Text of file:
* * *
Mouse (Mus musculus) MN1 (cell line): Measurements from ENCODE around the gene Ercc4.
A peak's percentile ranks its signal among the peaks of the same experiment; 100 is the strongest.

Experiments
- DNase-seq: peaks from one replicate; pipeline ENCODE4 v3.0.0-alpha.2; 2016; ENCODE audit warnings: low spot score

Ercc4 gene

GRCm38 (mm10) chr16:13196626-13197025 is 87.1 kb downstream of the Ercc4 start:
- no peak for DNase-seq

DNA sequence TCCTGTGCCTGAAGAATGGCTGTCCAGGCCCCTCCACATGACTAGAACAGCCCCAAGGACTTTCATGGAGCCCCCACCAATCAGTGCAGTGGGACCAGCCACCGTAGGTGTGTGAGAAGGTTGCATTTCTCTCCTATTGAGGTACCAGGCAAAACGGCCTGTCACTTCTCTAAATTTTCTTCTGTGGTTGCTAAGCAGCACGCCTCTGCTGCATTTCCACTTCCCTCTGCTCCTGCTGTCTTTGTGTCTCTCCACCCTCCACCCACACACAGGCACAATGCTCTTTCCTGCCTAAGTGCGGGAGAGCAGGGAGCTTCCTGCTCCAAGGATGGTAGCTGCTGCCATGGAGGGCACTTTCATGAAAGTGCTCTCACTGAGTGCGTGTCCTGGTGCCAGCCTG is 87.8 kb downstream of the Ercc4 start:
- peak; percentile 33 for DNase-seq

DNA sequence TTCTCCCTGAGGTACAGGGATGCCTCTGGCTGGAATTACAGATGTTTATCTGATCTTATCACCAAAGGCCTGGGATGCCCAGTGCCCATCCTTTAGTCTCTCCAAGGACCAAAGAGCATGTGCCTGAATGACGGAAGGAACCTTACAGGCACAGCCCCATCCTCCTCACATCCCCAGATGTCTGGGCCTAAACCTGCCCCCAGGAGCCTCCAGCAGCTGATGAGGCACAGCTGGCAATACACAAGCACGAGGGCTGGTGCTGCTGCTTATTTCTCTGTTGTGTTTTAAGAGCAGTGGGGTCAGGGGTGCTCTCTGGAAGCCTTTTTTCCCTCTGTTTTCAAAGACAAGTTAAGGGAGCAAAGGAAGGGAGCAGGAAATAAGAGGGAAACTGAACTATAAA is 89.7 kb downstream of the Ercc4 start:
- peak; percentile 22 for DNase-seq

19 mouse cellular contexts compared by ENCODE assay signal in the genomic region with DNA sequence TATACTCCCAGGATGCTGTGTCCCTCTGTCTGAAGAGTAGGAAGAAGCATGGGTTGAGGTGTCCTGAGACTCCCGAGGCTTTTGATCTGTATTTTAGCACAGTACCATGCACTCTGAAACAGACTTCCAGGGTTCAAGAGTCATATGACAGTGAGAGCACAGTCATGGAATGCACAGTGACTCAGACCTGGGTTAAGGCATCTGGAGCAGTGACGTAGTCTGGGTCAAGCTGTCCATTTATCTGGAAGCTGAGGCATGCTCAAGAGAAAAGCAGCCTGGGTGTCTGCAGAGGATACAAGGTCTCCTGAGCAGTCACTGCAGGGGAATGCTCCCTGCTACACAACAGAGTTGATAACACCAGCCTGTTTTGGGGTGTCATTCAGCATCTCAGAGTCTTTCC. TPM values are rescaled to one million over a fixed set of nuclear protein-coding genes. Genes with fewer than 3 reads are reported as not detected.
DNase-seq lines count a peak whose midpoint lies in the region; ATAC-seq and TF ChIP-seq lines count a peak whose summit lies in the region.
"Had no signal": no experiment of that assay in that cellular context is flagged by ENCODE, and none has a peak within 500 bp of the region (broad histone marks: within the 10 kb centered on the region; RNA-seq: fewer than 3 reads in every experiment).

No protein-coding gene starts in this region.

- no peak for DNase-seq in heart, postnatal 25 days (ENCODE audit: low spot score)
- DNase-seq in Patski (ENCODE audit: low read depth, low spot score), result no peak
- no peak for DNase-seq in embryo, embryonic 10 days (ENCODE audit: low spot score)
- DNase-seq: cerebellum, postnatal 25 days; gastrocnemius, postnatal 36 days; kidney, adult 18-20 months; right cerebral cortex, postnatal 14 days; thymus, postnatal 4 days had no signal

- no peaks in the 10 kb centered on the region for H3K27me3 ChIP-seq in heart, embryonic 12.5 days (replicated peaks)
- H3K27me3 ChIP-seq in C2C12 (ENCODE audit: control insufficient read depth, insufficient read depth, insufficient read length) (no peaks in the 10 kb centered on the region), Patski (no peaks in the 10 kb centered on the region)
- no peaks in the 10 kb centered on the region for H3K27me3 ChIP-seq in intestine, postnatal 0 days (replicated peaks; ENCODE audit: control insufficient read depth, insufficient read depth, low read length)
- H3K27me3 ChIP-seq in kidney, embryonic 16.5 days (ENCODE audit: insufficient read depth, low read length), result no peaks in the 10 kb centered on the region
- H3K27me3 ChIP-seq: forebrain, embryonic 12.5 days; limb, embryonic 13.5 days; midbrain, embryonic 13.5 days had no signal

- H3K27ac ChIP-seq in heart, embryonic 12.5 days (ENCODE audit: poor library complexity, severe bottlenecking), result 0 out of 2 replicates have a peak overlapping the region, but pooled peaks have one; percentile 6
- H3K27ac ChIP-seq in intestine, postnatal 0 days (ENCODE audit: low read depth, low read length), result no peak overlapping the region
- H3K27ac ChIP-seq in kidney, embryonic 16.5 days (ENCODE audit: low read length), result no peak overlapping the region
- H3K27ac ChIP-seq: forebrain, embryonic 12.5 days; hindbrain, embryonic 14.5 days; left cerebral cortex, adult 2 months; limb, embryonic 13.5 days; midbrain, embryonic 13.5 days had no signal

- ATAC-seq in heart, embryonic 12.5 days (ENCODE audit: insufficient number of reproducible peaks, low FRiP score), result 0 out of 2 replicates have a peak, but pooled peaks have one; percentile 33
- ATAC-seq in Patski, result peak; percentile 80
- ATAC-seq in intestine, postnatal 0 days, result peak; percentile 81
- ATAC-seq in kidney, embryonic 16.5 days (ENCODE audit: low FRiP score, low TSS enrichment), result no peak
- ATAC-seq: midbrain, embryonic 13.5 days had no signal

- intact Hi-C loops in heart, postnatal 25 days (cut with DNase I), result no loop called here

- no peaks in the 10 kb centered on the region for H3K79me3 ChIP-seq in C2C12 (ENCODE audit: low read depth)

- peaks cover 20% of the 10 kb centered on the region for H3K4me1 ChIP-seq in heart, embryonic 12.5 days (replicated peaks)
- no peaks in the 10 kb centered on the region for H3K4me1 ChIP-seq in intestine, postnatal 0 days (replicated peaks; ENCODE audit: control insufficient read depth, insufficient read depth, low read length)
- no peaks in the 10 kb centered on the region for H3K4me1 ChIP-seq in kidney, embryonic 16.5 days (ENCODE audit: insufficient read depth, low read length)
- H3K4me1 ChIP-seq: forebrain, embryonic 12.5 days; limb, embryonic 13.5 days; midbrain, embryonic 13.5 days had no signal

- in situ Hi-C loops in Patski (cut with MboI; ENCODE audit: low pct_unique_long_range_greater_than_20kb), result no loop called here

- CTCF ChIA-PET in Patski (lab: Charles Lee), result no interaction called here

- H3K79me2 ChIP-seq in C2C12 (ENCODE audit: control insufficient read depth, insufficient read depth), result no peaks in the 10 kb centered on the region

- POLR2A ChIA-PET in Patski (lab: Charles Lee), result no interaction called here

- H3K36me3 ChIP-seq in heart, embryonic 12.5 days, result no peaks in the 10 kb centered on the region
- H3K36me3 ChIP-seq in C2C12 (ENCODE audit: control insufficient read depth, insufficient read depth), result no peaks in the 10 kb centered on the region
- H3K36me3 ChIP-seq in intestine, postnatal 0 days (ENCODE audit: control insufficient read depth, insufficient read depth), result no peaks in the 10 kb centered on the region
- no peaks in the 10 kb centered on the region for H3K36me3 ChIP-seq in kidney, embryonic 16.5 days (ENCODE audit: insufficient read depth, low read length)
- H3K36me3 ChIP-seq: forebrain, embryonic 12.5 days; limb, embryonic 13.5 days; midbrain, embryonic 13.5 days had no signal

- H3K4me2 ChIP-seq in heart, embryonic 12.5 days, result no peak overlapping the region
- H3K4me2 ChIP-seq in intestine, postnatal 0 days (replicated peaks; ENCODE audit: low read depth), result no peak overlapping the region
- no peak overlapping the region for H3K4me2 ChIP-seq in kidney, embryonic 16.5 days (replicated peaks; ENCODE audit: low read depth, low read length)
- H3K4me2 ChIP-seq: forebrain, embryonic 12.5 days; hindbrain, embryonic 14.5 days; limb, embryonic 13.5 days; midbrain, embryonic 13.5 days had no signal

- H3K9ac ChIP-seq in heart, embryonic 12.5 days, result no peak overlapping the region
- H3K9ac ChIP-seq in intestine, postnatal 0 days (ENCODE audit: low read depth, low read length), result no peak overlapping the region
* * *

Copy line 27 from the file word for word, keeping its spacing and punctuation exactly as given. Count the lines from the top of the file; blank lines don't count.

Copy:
- H3K27ac ChIP-seq in kidney, embryonic 16.5 days (ENCODE audit: low read length), result no peak overlapping the region